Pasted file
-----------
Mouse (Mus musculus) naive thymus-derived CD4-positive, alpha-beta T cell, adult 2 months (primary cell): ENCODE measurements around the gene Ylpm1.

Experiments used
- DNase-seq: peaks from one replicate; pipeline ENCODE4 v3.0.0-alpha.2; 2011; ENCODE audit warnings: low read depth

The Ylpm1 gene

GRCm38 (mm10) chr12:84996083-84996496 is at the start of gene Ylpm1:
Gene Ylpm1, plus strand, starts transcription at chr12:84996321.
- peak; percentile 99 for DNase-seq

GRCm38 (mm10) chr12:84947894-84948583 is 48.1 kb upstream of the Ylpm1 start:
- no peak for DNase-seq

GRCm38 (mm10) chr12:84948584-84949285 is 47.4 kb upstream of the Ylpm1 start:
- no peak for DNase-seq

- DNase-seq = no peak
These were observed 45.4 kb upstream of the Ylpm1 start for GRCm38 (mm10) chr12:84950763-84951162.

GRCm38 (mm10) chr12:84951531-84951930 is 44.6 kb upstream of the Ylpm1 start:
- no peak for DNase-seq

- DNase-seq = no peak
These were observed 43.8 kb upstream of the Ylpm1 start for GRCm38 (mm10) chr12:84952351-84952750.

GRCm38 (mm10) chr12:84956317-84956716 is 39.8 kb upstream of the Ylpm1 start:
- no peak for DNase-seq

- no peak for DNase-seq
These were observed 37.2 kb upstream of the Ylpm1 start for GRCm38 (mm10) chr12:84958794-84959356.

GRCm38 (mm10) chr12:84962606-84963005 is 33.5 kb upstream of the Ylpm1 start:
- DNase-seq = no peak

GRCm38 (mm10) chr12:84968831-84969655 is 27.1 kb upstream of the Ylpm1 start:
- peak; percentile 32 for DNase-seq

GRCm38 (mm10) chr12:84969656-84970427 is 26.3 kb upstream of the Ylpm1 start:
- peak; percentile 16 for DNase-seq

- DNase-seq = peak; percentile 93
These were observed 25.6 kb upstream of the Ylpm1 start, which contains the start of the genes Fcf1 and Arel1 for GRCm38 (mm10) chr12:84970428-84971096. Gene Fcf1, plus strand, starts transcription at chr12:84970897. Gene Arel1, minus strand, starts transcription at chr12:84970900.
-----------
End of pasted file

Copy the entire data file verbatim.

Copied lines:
Mouse (Mus musculus) naive thymus-derived CD4-positive, alpha-beta T cell, adult 2 months (primary cell): ENCODE measurements around the gene Ylpm1.

Experiments used
- DNase-seq: peaks from one replicate; pipeline ENCODE4 v3.0.0-alpha.2; 2011; ENCODE audit warnings: low read depth

The Ylpm1 gene

GRCm38 (mm10) chr12:84996083-84996496 is at the start of gene Ylpm1:
Gene Ylpm1, plus strand, starts transcription at chr12:84996321.
- peak; percentile 99 for DNase-seq

GRCm38 (mm10) chr12:84947894-84948583 is 48.1 kb upstream of the Ylpm1 start:
- no peak for DNase-seq

GRCm38 (mm10) chr12:84948584-84949285 is 47.4 kb upstream of the Ylpm1 start:
- no peak for DNase-seq

- DNase-seq = no peak
These were observed 45.4 kb upstream of the Ylpm1 start for GRCm38 (mm10) chr12:84950763-84951162.

GRCm38 (mm10) chr12:84951531-84951930 is 44.6 kb upstream of the Ylpm1 start:
- no peak for DNase-seq

- DNase-seq = no peak
These were observed 43.8 kb upstream of the Ylpm1 start for GRCm38 (mm10) chr12:84952351-84952750.

GRCm38 (mm10) chr12:84956317-84956716 is 39.8 kb upstream of the Ylpm1 start:
- no peak for DNase-seq

- no peak for DNase-seq
These were observed 37.2 kb upstream of the Ylpm1 start for GRCm38 (mm10) chr12:84958794-84959356.

GRCm38 (mm10) chr12:84962606-84963005 is 33.5 kb upstream of the Ylpm1 start:
- DNase-seq = no peak

GRCm38 (mm10) chr12:84968831-84969655 is 27.1 kb upstream of the Ylpm1 start:
- peak; percentile 32 for DNase-seq

GRCm38 (mm10) chr12:84969656-84970427 is 26.3 kb upstream of the Ylpm1 start:
- peak; percentile 16 for DNase-seq

- DNase-seq = peak; percentile 93
These were observed 25.6 kb upstream of the Ylpm1 start, which contains the start of the genes Fcf1 and Arel1 for GRCm38 (mm10) chr12:84970428-84971096. Gene Fcf1, plus strand, starts transcription at chr12:84970897. Gene Arel1, minus strand, starts transcription at chr12:84970900.